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New York's freshest shows

From ancient sculpture to Van Gogh's night inspirations, the best of this season's art.

‘Head of Athena’ is in a tribute show at the Met.

COURTESY OF THE METROPOLITAN MUSEUM OF ART

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New York puts on its sparkly best for the holidays, and this season's art offerings are equally glittery.

The Metropolitan Museum of Art offers a tribute to its esteemed director, retiring after 31 years, in the form of a gala exhibition: "The Philippe de Montebello Years: Curators Celebrate Three Decades of Acquisitions" through Feb. 1. With 300 objects representing the crème de la crème of the 84,000 works collected during de Montebello's tenure, the show's a holiday treat.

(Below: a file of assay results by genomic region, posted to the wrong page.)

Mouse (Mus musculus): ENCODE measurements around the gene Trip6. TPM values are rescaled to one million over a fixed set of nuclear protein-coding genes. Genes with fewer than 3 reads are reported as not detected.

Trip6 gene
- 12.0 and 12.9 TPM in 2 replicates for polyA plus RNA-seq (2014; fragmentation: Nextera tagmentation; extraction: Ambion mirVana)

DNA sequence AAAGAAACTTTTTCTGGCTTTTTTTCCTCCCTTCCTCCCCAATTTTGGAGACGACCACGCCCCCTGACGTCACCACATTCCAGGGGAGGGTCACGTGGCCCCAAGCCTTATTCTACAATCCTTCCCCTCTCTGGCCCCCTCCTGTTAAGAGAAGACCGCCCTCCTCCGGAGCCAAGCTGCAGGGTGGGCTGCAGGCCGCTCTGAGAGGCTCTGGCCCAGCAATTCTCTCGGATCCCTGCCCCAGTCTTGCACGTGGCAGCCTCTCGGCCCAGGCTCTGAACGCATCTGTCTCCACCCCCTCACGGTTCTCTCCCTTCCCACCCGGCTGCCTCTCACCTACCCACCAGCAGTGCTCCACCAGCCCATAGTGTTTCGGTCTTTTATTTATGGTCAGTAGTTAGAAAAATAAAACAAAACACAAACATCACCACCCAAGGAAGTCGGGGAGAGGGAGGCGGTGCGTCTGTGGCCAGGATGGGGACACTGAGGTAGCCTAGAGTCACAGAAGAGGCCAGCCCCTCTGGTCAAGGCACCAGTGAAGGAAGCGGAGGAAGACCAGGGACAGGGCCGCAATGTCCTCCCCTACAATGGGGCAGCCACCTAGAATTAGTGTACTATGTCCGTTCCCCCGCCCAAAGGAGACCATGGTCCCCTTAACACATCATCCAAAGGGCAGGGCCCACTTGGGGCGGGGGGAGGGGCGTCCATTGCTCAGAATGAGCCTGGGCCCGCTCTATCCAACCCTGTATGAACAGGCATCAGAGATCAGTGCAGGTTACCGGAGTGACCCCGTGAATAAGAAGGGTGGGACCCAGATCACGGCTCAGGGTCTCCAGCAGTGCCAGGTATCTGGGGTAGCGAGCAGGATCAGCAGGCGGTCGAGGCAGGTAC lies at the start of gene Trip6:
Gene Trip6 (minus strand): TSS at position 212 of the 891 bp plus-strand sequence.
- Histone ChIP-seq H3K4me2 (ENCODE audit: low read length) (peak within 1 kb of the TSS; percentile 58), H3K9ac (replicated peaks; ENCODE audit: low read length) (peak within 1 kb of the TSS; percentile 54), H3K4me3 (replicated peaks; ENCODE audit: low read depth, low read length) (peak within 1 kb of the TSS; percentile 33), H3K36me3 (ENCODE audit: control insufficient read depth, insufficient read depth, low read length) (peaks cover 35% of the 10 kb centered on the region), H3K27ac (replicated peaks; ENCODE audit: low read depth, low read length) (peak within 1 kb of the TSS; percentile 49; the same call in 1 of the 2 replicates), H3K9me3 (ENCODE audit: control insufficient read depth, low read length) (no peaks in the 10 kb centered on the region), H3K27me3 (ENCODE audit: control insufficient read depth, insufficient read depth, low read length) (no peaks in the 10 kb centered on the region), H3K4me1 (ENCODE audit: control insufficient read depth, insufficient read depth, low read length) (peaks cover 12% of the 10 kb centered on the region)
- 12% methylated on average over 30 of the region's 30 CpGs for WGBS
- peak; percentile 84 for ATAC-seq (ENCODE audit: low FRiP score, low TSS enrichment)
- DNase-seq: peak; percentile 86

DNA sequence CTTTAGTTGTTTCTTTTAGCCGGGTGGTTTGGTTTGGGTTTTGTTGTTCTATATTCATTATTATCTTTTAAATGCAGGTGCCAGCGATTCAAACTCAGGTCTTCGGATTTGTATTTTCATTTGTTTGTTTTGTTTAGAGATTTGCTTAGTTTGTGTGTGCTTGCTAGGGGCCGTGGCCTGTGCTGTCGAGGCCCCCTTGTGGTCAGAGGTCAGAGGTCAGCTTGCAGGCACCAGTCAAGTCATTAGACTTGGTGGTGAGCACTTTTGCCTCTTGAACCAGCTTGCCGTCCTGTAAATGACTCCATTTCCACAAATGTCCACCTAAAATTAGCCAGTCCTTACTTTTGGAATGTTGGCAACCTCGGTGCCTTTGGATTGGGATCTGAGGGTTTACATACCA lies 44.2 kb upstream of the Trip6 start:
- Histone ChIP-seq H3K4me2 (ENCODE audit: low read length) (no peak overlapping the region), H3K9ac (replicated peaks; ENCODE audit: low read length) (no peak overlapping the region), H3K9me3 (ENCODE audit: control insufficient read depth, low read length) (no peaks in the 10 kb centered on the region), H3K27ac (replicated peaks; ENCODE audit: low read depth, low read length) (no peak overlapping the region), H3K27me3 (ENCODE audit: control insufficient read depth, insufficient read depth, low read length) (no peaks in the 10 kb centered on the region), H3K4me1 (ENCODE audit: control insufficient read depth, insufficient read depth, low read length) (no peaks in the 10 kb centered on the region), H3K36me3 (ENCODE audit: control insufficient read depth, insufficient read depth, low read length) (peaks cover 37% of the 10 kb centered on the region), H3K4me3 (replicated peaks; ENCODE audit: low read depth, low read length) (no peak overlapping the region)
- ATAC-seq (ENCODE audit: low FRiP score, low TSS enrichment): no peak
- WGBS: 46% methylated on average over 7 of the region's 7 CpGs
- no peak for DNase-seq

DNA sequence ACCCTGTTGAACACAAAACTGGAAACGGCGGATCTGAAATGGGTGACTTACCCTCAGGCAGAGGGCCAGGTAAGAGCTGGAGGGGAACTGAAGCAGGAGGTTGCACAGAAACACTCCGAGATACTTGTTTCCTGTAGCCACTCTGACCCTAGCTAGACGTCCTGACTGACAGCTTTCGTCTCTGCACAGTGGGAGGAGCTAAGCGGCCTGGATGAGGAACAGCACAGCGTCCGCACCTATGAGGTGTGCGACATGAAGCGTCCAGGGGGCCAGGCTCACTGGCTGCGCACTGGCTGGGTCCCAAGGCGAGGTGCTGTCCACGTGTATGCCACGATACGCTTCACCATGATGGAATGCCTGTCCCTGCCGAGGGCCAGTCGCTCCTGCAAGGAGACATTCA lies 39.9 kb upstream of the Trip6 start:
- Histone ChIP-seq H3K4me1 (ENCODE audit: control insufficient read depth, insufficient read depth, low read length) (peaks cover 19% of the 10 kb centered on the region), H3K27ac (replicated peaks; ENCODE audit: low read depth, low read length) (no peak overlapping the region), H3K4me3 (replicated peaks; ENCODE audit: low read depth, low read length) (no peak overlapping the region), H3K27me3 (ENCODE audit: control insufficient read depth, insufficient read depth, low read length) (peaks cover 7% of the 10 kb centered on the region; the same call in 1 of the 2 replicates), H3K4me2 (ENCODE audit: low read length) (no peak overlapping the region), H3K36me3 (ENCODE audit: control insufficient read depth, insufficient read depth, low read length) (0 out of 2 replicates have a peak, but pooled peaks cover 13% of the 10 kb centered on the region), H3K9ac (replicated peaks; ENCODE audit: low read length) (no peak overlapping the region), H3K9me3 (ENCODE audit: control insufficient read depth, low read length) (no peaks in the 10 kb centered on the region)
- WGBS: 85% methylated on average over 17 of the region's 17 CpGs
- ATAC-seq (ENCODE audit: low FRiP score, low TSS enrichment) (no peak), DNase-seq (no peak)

Arranged chronologically by the year acquired, the pieces strike up a dialogue across the 5,000 years of their production. A wooden Kongo power figure from the second half of the 19th century, stabbed all over with nails to release its power, personifies force. The carved figure of a man seems to speak across the ages to a Jackson Pollock drip painting, "#28" (1950), which embodies another kind of force, also bristling with primeval energy.

The paintings are a trove of masterpieces: from Rubens to Rothko. As for sculpture, a massive, antique "Head of Athena" serenely communes with Brancusi's sleek, white arc called "Bird in Space" (1923). A 1904 Charles Rennie Mackintosh oak washstand, ornamented with blue tile and mirror-glass petals, shines opposite an evening gown (circa 1965) by Madame Grès, its silk folds falling like streams of water.

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